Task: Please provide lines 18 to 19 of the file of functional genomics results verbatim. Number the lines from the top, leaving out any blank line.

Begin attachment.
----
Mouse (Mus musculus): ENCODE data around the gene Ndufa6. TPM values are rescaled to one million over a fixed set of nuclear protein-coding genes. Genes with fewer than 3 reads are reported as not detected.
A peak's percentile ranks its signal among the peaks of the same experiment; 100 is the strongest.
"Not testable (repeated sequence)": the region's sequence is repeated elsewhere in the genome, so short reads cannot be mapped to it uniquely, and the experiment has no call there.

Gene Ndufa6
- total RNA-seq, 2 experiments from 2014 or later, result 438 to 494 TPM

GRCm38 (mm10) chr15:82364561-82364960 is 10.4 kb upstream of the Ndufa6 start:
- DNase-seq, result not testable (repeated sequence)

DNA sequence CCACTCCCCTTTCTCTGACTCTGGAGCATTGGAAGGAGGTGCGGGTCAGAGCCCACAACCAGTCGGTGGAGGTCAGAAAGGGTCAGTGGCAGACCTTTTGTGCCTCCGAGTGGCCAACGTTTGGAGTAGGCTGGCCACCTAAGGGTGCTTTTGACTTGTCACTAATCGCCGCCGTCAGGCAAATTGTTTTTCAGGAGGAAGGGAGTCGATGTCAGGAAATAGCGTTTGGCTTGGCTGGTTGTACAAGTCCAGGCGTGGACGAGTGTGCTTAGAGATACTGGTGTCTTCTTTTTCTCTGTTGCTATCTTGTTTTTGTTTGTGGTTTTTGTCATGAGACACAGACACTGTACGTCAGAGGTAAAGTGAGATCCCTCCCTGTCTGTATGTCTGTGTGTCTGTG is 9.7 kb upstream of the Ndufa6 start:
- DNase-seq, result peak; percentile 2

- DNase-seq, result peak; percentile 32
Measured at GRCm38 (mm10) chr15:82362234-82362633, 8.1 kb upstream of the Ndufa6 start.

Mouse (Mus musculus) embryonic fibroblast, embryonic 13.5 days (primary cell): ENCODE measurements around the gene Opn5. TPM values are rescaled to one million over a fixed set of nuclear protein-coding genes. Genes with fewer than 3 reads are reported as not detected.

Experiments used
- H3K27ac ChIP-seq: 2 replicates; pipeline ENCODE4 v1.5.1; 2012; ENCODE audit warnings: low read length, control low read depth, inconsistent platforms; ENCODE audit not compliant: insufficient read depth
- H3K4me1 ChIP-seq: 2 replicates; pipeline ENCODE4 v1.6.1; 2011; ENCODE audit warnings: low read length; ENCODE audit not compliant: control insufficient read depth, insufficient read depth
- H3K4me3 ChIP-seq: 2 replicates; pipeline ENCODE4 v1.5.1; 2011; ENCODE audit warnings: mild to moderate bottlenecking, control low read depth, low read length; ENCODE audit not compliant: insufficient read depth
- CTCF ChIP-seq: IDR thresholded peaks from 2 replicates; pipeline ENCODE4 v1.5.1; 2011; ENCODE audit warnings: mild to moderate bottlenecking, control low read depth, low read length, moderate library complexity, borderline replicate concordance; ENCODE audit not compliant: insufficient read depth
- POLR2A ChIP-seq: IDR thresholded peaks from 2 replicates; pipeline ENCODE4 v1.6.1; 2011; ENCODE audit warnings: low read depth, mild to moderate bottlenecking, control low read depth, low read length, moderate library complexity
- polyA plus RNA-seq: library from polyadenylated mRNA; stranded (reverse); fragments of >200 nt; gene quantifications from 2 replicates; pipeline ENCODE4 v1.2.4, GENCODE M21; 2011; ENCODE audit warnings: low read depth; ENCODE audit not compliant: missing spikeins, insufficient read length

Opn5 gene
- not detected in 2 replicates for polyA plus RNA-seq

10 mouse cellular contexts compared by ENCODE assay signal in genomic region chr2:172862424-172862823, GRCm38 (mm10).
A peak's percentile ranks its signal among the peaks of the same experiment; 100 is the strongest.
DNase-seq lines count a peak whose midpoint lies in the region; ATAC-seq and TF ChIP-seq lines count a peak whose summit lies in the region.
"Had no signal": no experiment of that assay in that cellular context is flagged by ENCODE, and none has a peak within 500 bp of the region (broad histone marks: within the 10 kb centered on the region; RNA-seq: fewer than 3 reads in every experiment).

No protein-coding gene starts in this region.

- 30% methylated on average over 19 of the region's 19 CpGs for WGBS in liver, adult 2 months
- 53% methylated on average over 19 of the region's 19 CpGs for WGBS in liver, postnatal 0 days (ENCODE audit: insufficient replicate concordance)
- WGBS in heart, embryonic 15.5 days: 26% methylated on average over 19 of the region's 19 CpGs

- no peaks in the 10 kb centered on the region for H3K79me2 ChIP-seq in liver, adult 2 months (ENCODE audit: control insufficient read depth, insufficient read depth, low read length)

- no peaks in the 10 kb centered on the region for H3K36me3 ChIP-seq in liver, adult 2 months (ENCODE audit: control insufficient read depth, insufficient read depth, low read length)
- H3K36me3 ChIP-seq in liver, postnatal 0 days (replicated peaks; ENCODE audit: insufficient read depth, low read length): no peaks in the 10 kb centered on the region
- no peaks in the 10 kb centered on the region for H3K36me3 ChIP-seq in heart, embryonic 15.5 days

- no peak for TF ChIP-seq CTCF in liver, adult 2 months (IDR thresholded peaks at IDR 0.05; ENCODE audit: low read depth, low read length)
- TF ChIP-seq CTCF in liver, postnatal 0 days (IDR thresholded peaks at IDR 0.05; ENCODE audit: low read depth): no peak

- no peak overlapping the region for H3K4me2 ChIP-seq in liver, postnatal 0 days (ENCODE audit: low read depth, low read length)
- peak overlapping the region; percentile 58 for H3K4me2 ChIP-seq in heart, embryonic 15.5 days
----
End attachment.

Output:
- POLR2A ChIP-seq: IDR thresholded peaks from 2 replicates; pipeline ENCODE4 v1.6.1; 2011; ENCODE audit warnings: low read depth, mild to moderate bottlenecking, control low read depth, low read length, moderate library complexity
- polyA plus RNA-seq: library from polyadenylated mRNA; stranded (reverse); fragments of >200 nt; gene quantifications from 2 replicates; pipeline ENCODE4 v1.2.4, GENCODE M21; 2011; ENCODE audit warnings: low read depth; ENCODE audit not compliant: missing spikeins, insufficient read length